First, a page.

Whenever I teach time signatures, students always ask, “How many different time signatures are there?” and, “Are there songs that count to 5? 6? 7? 8? 9? 10?”
My answer to the first question: Many-many-many different time signatures exist–a composer can create any time signature that suits their song.
My answer to the second question: The “Mission Impossible” theme song is in 5/4.
Have a listen and try to count along. 1-2-3-4-5, go!
Sesame Street’s, “12 (Pinball Count Down)” is an example of a song that has a changing time signature. Despite it’s title, “12” isn’t in 12 at all! The first 2 measures are in 7/8, then it switches through 11/8, 14/8, 3/8 etc. Even I have a difficult time counting along, but it sure is a groovy tune.
Which song do you like better (Mission Impossible or 12), and why? If you could compose a song with a unique time signature, what would that time signature be?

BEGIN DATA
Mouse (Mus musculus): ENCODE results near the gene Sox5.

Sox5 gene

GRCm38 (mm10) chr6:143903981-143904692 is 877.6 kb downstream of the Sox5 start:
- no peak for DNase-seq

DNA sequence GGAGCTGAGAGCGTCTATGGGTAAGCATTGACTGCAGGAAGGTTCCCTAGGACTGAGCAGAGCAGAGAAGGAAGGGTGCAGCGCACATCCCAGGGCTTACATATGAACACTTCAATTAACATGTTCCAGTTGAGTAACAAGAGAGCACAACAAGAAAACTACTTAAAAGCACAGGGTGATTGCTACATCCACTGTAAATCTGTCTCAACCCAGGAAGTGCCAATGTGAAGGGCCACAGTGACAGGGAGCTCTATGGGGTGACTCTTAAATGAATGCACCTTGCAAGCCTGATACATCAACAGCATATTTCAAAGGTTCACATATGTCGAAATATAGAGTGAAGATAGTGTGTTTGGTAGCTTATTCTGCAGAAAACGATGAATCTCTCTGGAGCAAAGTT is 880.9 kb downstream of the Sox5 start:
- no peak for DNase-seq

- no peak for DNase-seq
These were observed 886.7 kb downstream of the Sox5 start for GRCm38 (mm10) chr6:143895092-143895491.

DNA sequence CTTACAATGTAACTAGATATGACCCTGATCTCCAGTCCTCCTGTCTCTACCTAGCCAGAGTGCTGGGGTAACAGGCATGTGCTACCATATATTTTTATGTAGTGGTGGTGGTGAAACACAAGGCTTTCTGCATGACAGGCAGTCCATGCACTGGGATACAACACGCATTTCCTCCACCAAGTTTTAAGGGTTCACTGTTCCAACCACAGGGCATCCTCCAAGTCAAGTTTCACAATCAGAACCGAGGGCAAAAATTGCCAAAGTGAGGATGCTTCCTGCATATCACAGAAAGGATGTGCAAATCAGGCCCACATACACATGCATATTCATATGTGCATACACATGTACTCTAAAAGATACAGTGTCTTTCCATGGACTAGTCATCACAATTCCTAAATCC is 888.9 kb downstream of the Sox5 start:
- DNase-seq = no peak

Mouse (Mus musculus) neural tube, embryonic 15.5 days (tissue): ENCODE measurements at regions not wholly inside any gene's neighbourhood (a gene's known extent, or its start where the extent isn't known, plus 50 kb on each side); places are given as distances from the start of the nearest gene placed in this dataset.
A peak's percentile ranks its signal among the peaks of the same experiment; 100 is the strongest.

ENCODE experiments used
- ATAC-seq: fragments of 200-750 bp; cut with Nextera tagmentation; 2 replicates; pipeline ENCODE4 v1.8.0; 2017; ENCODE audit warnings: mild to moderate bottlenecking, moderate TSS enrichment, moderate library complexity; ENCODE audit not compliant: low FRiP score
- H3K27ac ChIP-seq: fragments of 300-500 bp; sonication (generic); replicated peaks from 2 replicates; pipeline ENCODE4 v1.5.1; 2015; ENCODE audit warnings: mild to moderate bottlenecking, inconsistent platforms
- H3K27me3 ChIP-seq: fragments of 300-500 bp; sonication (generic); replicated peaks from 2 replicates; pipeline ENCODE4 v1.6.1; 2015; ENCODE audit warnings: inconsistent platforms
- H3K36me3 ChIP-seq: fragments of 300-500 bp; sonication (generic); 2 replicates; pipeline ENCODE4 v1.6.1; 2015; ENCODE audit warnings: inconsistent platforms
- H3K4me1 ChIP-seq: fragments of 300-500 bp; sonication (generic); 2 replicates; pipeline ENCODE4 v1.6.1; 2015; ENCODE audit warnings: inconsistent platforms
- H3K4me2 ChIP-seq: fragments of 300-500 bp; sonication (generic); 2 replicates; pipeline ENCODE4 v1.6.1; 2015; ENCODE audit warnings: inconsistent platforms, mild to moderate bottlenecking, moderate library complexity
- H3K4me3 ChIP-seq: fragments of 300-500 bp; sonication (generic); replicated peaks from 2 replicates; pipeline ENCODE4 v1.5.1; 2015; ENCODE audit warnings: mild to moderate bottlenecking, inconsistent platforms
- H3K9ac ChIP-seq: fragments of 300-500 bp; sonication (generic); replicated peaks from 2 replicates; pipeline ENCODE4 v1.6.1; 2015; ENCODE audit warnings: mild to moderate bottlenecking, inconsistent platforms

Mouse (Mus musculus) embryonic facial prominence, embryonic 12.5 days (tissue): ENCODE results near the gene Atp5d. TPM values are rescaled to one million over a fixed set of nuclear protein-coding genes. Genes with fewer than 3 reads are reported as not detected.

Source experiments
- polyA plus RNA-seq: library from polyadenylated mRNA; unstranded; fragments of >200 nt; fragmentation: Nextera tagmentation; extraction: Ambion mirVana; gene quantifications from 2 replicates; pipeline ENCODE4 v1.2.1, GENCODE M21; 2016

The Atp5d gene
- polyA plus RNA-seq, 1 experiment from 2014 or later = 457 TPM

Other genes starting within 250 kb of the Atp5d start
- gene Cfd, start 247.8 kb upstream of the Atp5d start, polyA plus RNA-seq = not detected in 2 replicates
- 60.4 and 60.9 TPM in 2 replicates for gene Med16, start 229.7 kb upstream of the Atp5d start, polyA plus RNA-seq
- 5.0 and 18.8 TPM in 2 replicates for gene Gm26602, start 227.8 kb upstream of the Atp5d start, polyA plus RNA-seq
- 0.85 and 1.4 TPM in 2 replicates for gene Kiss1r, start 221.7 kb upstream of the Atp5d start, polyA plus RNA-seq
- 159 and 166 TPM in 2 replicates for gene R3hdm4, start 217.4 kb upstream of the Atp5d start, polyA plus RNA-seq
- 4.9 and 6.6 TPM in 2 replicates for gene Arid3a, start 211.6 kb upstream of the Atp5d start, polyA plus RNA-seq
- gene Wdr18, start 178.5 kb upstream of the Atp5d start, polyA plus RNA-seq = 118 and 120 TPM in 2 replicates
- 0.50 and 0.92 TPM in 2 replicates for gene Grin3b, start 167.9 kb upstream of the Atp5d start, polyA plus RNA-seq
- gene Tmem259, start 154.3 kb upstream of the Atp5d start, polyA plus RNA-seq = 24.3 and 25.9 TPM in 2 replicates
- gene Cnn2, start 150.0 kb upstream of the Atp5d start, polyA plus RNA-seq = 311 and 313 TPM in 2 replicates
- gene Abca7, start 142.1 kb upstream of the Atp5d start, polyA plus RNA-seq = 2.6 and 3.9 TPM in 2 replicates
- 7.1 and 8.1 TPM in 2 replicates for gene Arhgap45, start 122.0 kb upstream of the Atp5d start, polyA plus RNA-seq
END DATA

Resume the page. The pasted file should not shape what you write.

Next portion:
Now, let’s do some TIME SIGNATURE review:
(This will come in handy for the bonus sticker question below)
The top number equals the number of beats per measure.
4 = 4 beats per measure
3 = 3 beats per measure
2 = 2 beats per measure.
The bottom number tells us what each (1) beat is worth.
2 = half note
4 = quarter note
8 = eighth note
2/2 = 2 beats per measure, each beat is represented by a half note.
3/4 = 3 beats per measure, each beat is represented by a quarter note.
6/8 = 6 beats per measure, each beat is represented by an eighth note.
YOUR *BONUS STICKER*, SHOULD YOU CHOOSE TO ACCEPT:
At your next lesson, explain what 5/4 and 12/8 time signatures mean.
5/4 = ___ beats per measure, each beat is represented by _________note.
12/8 = ___ beats per measure, each beat is represented by __________note.
That’s a lot of information to remember; you may want to write down the answers so you don’t forget!